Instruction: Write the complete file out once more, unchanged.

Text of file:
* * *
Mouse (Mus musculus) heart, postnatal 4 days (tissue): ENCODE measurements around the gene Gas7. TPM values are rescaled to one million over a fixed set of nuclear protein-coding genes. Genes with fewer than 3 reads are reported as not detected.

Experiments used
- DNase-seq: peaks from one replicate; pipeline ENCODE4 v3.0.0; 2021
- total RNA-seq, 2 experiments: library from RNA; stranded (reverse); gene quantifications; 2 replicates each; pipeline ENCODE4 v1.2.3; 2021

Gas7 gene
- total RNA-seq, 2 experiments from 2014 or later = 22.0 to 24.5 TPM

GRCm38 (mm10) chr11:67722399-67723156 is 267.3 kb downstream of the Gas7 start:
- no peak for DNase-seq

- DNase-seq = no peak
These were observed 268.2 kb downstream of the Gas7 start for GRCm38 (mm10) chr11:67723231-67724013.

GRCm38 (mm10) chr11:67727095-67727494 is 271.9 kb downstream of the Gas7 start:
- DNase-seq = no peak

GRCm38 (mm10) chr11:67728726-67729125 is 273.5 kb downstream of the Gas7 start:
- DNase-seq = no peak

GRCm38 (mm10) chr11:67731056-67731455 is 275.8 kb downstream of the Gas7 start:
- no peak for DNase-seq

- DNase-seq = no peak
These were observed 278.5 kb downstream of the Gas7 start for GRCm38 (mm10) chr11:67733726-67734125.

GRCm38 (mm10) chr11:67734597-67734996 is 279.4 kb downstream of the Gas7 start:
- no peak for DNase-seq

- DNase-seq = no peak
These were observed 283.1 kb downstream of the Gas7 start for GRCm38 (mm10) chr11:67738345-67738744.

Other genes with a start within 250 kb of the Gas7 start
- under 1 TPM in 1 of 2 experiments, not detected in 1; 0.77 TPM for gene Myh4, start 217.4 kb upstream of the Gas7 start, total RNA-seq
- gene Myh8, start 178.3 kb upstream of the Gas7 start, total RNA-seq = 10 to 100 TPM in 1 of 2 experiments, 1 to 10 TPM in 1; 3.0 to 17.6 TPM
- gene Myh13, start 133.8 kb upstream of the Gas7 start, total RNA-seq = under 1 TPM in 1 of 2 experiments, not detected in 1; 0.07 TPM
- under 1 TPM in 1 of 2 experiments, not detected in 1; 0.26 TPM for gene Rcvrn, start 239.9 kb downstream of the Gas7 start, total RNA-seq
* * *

Mouse (Mus musculus) heart, postnatal 4 days (tissue): ENCODE measurements around the gene Gas7. TPM values are rescaled to one million over a fixed set of nuclear protein-coding genes. Genes with fewer than 3 reads are reported as not detected.

Experiments used
- DNase-seq: peaks from one replicate; pipeline ENCODE4 v3.0.0; 2021
- total RNA-seq, 2 experiments: library from RNA; stranded (reverse); gene quantifications; 2 replicates each; pipeline ENCODE4 v1.2.3; 2021

Gas7 gene
- total RNA-seq, 2 experiments from 2014 or later = 22.0 to 24.5 TPM

GRCm38 (mm10) chr11:67722399-67723156 is 267.3 kb downstream of the Gas7 start:
- no peak for DNase-seq

- DNase-seq = no peak
These were observed 268.2 kb downstream of the Gas7 start for GRCm38 (mm10) chr11:67723231-67724013.

GRCm38 (mm10) chr11:67727095-67727494 is 271.9 kb downstream of the Gas7 start:
- DNase-seq = no peak

GRCm38 (mm10) chr11:67728726-67729125 is 273.5 kb downstream of the Gas7 start:
- DNase-seq = no peak

GRCm38 (mm10) chr11:67731056-67731455 is 275.8 kb downstream of the Gas7 start:
- no peak for DNase-seq

- DNase-seq = no peak
These were observed 278.5 kb downstream of the Gas7 start for GRCm38 (mm10) chr11:67733726-67734125.

GRCm38 (mm10) chr11:67734597-67734996 is 279.4 kb downstream of the Gas7 start:
- no peak for DNase-seq

- DNase-seq = no peak
These were observed 283.1 kb downstream of the Gas7 start for GRCm38 (mm10) chr11:67738345-67738744.

Other genes with a start within 250 kb of the Gas7 start
- under 1 TPM in 1 of 2 experiments, not detected in 1; 0.77 TPM for gene Myh4, start 217.4 kb upstream of the Gas7 start, total RNA-seq
- gene Myh8, start 178.3 kb upstream of the Gas7 start, total RNA-seq = 10 to 100 TPM in 1 of 2 experiments, 1 to 10 TPM in 1; 3.0 to 17.6 TPM
- gene Myh13, start 133.8 kb upstream of the Gas7 start, total RNA-seq = under 1 TPM in 1 of 2 experiments, not detected in 1; 0.07 TPM
- under 1 TPM in 1 of 2 experiments, not detected in 1; 0.26 TPM for gene Rcvrn, start 239.9 kb downstream of the Gas7 start, total RNA-seq